So, here are some more things about Tricia's upcoming transplant...just learned some of this today.
> Tricia is blood type A. Type A actually has two subtypes: A1 & A2. She has some unique antibodies in her blood that place her in the A2 category. A1's make up about 80% of the A blood type, which means Tricia is only a match to about 20% of type A organ donors. Lots of discussion and research has gone on among the transplant team and it has been decided that Tricia will also be able to received a donation from a type O donor. The issue with type O is that type O transplant patients will be considered ahead of Tricia...if a type O recipient is not found, the offer could trickle down to Tricia. All of this simply means that Tricia's new lungs are going to be harder to come by.
> Tricia will be offered three documents to sign.
- Surgery and Post-Transplant Risk - Tricia must sign a document that explains the risks of the surgery and post-transplantation (see next major point below).
- "Relationship" Contract - Tricia must sign a document that outlines the expectations for her post-transplantation care...if she's not willing to do what the doctors tell her to do, she won't get her new lungs.
- High Risk Donors - Tricia does not have to sign this document, which basically explains that some organs/donors are labeled as "high risk". If Tricia does not sign this document, she'll limit her options even more by stating that she'll only accept "low risk" organs. The risks are extremely small. "High Risk" simply means that the donor has been known to have participated in one of the following (not the exhaustive list): Jail Time, Tattoos, Illegal Drug Use, Multiple Sexual Partners, etc., and basically means that the donor has done something in his/her life that could create a health risk for those receiving his/her organs. Again, the risks are incredibly minimal (about 1 in 250,000), and Tricia will sign this document.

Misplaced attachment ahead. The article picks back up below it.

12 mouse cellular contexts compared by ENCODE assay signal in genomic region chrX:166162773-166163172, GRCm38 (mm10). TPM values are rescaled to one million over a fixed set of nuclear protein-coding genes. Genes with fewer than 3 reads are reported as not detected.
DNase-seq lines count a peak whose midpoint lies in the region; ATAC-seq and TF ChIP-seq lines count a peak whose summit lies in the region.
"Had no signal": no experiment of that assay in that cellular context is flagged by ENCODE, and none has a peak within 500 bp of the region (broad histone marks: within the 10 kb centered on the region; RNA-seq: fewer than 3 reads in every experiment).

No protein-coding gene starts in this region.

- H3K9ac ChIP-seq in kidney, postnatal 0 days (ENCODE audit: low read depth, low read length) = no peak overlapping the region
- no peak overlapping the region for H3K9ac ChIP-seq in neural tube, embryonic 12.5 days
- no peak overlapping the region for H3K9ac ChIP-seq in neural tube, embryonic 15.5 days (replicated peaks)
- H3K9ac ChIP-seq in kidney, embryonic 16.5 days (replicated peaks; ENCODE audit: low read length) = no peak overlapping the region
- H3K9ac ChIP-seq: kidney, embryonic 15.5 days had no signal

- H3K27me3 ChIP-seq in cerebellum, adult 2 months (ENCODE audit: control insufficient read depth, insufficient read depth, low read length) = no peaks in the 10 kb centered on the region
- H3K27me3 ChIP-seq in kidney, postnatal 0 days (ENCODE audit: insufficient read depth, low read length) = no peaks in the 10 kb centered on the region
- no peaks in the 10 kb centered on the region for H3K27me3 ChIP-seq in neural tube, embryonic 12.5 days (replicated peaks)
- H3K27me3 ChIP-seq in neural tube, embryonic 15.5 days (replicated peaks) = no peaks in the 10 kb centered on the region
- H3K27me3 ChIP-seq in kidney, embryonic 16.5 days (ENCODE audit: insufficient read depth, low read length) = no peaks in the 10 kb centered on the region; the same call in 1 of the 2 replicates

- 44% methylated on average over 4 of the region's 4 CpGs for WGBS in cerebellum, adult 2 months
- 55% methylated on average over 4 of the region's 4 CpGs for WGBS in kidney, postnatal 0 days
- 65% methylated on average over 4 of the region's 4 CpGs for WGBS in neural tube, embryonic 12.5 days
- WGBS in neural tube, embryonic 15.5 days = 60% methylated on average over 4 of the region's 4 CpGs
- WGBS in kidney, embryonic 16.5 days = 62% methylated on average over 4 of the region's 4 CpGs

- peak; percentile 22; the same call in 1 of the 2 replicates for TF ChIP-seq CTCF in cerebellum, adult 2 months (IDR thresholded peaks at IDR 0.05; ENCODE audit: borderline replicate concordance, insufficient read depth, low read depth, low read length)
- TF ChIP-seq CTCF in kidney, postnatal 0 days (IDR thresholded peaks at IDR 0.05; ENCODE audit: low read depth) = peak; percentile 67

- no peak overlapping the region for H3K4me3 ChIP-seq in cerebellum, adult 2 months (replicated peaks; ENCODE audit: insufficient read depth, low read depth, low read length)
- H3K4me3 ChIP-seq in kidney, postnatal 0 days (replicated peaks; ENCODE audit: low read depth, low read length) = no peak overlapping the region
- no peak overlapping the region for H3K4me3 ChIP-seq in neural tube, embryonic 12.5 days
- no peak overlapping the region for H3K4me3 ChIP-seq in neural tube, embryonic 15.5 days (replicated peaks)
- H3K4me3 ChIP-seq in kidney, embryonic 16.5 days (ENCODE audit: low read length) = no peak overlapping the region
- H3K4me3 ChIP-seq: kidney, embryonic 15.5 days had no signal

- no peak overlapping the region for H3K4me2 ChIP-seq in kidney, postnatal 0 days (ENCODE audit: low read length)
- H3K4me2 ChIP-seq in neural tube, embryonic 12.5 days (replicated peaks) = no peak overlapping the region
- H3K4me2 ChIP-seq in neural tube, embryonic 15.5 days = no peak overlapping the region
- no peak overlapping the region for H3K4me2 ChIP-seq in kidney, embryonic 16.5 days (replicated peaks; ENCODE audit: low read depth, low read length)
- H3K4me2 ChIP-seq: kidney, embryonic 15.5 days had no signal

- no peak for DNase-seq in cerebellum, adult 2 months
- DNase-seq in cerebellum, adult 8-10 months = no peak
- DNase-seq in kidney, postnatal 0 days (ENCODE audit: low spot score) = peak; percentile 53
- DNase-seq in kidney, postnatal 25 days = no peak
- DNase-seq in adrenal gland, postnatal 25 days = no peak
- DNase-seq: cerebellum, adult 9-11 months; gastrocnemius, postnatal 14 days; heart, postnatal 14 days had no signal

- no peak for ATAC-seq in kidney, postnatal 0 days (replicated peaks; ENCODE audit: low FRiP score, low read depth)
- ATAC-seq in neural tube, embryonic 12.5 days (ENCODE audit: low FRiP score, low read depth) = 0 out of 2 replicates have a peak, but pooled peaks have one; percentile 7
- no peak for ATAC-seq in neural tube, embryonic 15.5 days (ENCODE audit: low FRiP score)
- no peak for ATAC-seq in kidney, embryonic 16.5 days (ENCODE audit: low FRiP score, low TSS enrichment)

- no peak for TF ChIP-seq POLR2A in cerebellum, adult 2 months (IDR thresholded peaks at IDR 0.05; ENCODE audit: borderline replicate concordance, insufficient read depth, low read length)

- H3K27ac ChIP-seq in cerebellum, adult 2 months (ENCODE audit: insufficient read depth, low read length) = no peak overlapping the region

> I've mentioned this before, but I'll mention it again. Duke's survival rate for double lung transplant is higher than the national average. For CF patients at Duke, there is about a 95% survival rate through surgery and first year, a 65% survival rate through the first 5 years, and a 45% survival rate through 10 years. Compare that to a 50% survival rate 1 year from now for Tricia without a transplant, and a "0%" (doctors words) survival rate 5 years from now for Tricia, and those above numbers look really good.
> Tricia has had a Portacath for the past two years. Her veins are basically shot, pic lines are very hard to place in her body, and the only good/easy way for her to receive IV treatements has been with this port. She will have it removed tomorrow (involving minor surgery) because it could be a cause of infection during the transplantation. She has had a pic line for the past several weeks that will hopefully last as long as possible.
> If Tricia's cultures come back clean over the next several days, and there no more setbacks, there is a good chance she'll be listed and activated by next Tuesday. She should be placed on the top of the list. We'll see...